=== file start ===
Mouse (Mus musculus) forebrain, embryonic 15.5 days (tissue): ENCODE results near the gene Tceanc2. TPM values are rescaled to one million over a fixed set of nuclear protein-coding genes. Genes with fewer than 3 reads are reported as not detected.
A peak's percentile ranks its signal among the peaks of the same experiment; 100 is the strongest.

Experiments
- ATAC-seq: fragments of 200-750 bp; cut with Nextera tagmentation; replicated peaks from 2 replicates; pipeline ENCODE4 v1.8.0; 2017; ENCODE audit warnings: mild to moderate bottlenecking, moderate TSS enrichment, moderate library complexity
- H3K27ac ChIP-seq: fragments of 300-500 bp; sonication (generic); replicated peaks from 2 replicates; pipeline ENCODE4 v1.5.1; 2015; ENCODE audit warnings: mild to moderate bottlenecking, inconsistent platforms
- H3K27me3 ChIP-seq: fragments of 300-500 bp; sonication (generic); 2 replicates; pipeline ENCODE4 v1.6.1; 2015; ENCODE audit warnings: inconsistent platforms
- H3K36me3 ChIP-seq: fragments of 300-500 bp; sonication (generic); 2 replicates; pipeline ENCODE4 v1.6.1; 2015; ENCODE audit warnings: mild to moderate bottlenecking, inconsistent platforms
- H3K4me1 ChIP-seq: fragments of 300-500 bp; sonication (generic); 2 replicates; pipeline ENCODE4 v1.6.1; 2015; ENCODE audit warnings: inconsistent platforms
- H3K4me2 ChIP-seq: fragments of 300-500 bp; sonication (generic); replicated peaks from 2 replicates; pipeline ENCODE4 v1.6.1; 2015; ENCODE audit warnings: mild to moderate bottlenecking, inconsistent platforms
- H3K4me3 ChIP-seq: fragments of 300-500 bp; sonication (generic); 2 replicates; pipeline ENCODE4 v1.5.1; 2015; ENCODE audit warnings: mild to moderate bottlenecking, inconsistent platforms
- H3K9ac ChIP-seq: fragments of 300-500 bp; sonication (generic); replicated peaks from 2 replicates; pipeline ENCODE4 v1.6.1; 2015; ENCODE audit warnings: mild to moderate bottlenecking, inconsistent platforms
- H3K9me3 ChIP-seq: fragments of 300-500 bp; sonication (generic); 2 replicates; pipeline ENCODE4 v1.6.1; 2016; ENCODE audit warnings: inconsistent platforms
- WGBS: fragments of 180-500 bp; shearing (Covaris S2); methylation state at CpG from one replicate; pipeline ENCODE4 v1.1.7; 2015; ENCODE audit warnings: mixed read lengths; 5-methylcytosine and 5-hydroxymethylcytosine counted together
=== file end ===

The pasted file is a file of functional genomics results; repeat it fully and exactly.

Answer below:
Mouse (Mus musculus) forebrain, embryonic 15.5 days (tissue): ENCODE results near the gene Tceanc2. TPM values are rescaled to one million over a fixed set of nuclear protein-coding genes. Genes with fewer than 3 reads are reported as not detected.
A peak's percentile ranks its signal among the peaks of the same experiment; 100 is the strongest.

Experiments
- ATAC-seq: fragments of 200-750 bp; cut with Nextera tagmentation; replicated peaks from 2 replicates; pipeline ENCODE4 v1.8.0; 2017; ENCODE audit warnings: mild to moderate bottlenecking, moderate TSS enrichment, moderate library complexity
- H3K27ac ChIP-seq: fragments of 300-500 bp; sonication (generic); replicated peaks from 2 replicates; pipeline ENCODE4 v1.5.1; 2015; ENCODE audit warnings: mild to moderate bottlenecking, inconsistent platforms
- H3K27me3 ChIP-seq: fragments of 300-500 bp; sonication (generic); 2 replicates; pipeline ENCODE4 v1.6.1; 2015; ENCODE audit warnings: inconsistent platforms
- H3K36me3 ChIP-seq: fragments of 300-500 bp; sonication (generic); 2 replicates; pipeline ENCODE4 v1.6.1; 2015; ENCODE audit warnings: mild to moderate bottlenecking, inconsistent platforms
- H3K4me1 ChIP-seq: fragments of 300-500 bp; sonication (generic); 2 replicates; pipeline ENCODE4 v1.6.1; 2015; ENCODE audit warnings: inconsistent platforms
- H3K4me2 ChIP-seq: fragments of 300-500 bp; sonication (generic); replicated peaks from 2 replicates; pipeline ENCODE4 v1.6.1; 2015; ENCODE audit warnings: mild to moderate bottlenecking, inconsistent platforms
- H3K4me3 ChIP-seq: fragments of 300-500 bp; sonication (generic); 2 replicates; pipeline ENCODE4 v1.5.1; 2015; ENCODE audit warnings: mild to moderate bottlenecking, inconsistent platforms
- H3K9ac ChIP-seq: fragments of 300-500 bp; sonication (generic); replicated peaks from 2 replicates; pipeline ENCODE4 v1.6.1; 2015; ENCODE audit warnings: mild to moderate bottlenecking, inconsistent platforms
- H3K9me3 ChIP-seq: fragments of 300-500 bp; sonication (generic); 2 replicates; pipeline ENCODE4 v1.6.1; 2016; ENCODE audit warnings: inconsistent platforms
- WGBS: fragments of 180-500 bp; shearing (Covaris S2); methylation state at CpG from one replicate; pipeline ENCODE4 v1.1.7; 2015; ENCODE audit warnings: mixed read lengths; 5-methylcytosine and 5-hydroxymethylcytosine counted together